French cleat - Router Forums
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post #1 of 16 (permalink) Old 09-30-2019, 12:37 AM Thread Starter
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Default French cleat

I came across this item today and it reminded me of one of my first posts on this forum. I showed a shot of a small wall mounted display cabinet that I made in 2000 the week after I retired. The purpose of the post was to describe an "accident" that I had when finishing the final part. I cut four mitered strips to hold the door glass in place and I wanted the showing edge to be rounded. At the time I didn't have a full round-over bit so I made two passes over a quarter round-over bit. The result was more like a church doorway so stupidly and knowing better I still went ahead and attempted to pass the first strip over the jointer set very low and of course the strip got caught and pulled my right index finger over the cutters. A slice of the pad was removed and to my surprise there was no pain. I was rushed to the nearest hospital where they dressed it and made an appointment for the following day with a "hand and arm" specialist who took skin from my wrist and grafted it to my finger. The pain from where the skin was taken was very painful for a couple of years but my finger gradually regained feel.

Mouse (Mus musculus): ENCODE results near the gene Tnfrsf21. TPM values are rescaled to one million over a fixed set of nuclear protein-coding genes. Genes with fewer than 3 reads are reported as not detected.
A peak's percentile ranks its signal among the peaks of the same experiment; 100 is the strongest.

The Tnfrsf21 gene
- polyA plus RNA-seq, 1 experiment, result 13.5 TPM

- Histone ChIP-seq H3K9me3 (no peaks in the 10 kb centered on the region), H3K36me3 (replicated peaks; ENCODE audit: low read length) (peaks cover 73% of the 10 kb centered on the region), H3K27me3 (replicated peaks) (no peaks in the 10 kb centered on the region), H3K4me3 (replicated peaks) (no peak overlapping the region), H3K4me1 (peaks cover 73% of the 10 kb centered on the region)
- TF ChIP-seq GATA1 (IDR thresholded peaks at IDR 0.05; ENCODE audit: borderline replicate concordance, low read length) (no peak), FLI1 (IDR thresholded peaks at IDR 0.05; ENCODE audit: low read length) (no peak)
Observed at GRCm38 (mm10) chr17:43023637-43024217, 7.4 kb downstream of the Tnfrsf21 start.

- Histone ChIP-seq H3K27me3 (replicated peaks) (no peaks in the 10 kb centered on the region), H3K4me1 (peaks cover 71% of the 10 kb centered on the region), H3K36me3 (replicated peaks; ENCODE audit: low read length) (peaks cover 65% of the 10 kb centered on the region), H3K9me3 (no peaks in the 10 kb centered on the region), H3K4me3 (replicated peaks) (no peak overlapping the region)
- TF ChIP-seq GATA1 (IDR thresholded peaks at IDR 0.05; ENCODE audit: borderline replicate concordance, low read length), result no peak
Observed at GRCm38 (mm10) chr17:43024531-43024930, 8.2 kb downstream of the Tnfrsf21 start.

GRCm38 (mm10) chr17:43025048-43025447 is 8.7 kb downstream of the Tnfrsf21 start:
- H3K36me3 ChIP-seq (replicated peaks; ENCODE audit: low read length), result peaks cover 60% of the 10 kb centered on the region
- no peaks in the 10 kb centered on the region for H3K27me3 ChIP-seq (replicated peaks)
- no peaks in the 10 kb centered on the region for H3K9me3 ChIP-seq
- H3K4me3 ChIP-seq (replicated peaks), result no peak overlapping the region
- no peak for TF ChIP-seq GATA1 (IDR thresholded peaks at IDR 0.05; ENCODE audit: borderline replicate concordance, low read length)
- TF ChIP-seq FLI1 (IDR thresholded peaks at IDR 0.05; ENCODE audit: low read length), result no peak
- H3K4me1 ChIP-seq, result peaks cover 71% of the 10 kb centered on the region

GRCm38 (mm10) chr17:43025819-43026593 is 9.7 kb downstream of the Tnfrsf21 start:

Now to the point of the story, my late friend and forum jig guru known as Bobj3 asked if I had used a French cleat to mount the cabinet, my short reply was "what is a French cleat"! Bob replied with a picture and since that time I have learned a great deal about woodworking and turning from forum members and I hope that I have reciprocated.

I forgot to mention that the cabinet is held to the wall with a screw at the top and one at the bottom. I also forgot to mention that when I took it to the glass place to make the mirror for the back, the shelves and the door glass, when I picked it up the following day, they hadn't used the strips that I made, they used Silicon!!!
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kp91, jw2170, pal and 11 others like this.

Harry



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Last edited by harrysin; 09-30-2019 at 12:45 AM. Reason: After thoughts
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post #2 of 16 (permalink) Old 09-30-2019, 08:34 AM
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Yes indeed Harry, you have passed along a great deal of knowledge and I for one appreciate all I can learn. The remembering is somewhat difficult sometimes but that's always been the case for me. The accidents however seem to stay sharp in my mind. I bleed way to easy these days on my arms and hands due to low collagen so I really need to keep and eye out. A rough brush against something can cause what appears to be some very serious bleeding. Ask a few rescue squad patients that after reaching through a narrow passage to turn the O2 tank on saw some blood dripping from my arm. They thought I was more seriously injured then they were. Small scratch, lots of blood, mostly unnoticed until it ran down my arm.